The ability to reduce lag while keeping a good level of stability has been a major challenge for smoothing filters in . Stability involve many parameters, one of them being overshoots. Overshoots are a common effect induced by low-lagging filters, they are defined as the ability of a signal output to exceed a target input. This effect can lead to major drawbacks such as whipsaw and reduction of precision. I propose a modification of the "Reduced Overshoots Moving Average" (ROMA) to reduce overshoots induced by the by using a scaled recursive dispersion coefficient with the purpose of reducing overshoots.
Overshoots - Causes and Effects
Control theory and electronic engineering use step response to measure overshoots, the target signal is defined as an heaviside step function which will be used as input signal for our filter.
In white an input signal, in blue a with the input signal as source, the circle show the overshoot induced by the , the filter exceed drastically the target input. But why low lag filters often induce overshoots ? This is because in order to reduce lag those filter will increase certain frequencies of the input signal, this reduce lag but induce overshoots because the amplitude of those frequencies have been increased, so its normal for the filter to exceed the input target. The increase of frequencies is not a bad process but when those frequencies are already of large amplitudes (high periods) the overshoots can be seen.
Comparison With ROMA
Our method will use the line rescaling technique to estimate the for efficiency sake. This method involve calculating the z-score of a line and multiplying it by the correlation of the line and the target input (price). Then we rescale this result by adding this z-score multiplied by the dispersion coefficient to a . Lets compare the step response of our filer and the .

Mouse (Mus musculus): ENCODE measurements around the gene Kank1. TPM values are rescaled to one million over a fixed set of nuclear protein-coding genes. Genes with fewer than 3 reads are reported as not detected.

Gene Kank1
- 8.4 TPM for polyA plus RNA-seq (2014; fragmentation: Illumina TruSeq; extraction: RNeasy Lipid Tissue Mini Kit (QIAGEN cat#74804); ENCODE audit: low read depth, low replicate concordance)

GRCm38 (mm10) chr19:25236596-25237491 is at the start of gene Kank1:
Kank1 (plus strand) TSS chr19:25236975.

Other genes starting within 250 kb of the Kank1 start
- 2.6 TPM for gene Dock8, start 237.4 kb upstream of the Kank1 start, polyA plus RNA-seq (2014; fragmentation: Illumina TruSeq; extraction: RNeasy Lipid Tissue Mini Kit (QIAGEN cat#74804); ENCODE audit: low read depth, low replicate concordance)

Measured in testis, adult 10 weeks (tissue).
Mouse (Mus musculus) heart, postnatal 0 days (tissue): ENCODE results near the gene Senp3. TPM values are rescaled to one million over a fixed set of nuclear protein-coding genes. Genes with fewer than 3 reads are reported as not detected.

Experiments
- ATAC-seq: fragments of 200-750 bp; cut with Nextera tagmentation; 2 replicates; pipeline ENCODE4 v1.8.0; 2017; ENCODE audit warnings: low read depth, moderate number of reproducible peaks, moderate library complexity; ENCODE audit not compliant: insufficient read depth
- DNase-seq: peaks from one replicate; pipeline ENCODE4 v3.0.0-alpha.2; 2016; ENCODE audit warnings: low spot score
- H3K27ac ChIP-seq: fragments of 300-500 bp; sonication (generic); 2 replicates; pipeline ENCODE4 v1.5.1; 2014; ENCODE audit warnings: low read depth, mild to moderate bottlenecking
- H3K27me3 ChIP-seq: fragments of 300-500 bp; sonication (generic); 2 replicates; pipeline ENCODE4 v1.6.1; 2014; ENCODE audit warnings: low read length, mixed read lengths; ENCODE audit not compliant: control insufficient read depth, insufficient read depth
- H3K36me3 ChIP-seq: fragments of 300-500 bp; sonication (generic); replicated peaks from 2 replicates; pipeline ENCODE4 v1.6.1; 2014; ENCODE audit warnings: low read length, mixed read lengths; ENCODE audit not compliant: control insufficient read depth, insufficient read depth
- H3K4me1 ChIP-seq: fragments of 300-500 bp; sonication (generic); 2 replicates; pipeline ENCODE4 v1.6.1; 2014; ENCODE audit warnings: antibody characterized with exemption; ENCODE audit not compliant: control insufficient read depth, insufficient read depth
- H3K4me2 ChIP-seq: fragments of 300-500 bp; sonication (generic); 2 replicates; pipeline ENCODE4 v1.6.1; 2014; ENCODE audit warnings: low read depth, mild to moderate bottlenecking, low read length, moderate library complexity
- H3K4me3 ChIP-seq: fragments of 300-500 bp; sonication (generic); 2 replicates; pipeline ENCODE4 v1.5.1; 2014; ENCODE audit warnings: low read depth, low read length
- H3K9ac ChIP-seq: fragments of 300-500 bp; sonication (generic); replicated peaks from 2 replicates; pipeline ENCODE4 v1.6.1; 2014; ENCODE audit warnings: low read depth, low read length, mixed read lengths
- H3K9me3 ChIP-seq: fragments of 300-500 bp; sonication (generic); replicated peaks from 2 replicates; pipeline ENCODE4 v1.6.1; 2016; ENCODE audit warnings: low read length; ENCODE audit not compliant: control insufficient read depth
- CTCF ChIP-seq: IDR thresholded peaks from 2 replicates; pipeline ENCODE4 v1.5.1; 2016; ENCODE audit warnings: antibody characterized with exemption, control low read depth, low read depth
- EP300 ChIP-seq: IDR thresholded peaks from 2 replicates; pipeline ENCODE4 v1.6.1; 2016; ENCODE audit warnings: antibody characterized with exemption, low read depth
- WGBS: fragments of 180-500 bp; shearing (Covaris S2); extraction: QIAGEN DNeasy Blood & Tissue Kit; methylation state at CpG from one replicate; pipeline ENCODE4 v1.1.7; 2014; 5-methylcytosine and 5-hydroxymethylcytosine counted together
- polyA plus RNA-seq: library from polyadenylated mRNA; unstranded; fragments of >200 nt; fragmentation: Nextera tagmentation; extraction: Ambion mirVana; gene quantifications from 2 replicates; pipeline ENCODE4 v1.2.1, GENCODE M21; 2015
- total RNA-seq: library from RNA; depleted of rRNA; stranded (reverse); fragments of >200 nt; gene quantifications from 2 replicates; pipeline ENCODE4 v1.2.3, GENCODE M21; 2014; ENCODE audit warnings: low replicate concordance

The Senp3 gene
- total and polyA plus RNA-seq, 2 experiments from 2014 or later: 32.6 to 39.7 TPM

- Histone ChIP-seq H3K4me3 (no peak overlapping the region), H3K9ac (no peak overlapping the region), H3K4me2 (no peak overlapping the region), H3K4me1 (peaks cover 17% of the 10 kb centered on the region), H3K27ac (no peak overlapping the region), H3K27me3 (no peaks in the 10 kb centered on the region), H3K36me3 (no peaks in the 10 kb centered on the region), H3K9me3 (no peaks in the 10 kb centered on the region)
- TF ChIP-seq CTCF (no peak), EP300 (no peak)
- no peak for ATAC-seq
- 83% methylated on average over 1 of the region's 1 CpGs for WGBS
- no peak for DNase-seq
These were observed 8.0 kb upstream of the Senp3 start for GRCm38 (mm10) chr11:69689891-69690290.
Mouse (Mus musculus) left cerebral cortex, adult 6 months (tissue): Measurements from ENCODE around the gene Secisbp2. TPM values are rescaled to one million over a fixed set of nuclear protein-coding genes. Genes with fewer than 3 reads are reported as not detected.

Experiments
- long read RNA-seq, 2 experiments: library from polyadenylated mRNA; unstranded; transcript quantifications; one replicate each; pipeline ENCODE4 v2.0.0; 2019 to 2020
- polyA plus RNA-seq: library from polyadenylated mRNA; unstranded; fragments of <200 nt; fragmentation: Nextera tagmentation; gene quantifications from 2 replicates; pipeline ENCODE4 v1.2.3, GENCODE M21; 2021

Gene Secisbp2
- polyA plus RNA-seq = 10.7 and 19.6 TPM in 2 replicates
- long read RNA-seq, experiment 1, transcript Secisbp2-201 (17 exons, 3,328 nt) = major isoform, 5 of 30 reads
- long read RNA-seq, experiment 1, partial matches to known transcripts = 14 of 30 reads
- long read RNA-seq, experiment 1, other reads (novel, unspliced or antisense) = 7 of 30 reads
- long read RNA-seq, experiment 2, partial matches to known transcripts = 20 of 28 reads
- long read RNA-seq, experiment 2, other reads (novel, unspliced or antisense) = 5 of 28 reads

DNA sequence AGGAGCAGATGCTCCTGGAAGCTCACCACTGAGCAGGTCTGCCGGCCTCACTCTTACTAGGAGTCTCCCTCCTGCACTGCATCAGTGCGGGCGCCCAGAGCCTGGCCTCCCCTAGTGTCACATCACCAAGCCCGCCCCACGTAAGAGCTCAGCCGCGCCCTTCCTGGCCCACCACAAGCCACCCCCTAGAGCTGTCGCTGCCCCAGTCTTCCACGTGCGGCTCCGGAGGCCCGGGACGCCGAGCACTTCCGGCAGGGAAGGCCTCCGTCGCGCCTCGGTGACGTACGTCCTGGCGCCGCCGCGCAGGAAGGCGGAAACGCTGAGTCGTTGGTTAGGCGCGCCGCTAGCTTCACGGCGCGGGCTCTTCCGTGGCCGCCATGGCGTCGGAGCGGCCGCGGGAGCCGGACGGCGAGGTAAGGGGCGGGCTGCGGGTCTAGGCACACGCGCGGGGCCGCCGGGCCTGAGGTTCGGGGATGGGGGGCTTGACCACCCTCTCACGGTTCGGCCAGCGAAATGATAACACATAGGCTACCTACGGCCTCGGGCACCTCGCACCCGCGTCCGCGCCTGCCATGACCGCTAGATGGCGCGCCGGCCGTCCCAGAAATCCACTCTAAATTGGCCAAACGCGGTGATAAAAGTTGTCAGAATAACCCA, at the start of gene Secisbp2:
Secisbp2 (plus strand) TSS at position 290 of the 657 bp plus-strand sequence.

ROMA (in red) need more data to be computed but reduce the mean absolute error in comparison with the classic , it is seen that instead of following increasing, ROMA decrease thus ending with an undershoot.
ROMA in (red) and an (in blue) with both length = 14, ROMA decrease overshoots with the cost of less smoothing, both filter match when there are no overshoots situations.
Both filters with length = 200, large periods increase the amplitude of overshoots, ROMA stabilize early at the cost of some smoothness.
The running Mean Absolute Error of both filters with length = 100, ROMA (in red) is on average closer to the price than the (in blue)
I presented a modification of the with the goal to provide both stability and rapidity, the statistics show that ROMA do a better job when it comes to reduce the mean absolute error. Alternatives methods can involve decreasing the period it take for the filter to be on a steady state (reducing filter period during high periods), various filters already exploit this method.
I'am not that good when it come to make my post easy to read, this is why i'am currently making an article explaining the basis of digital signal processing. This post will help you to understand signals and things such as lag, frequency transform, cycles, overshoots, ringing, FIR/IIR filters, impulse response, convolution, filter topology and many more. I love to post indicators but also making more educational content as well, so stay tuned :)
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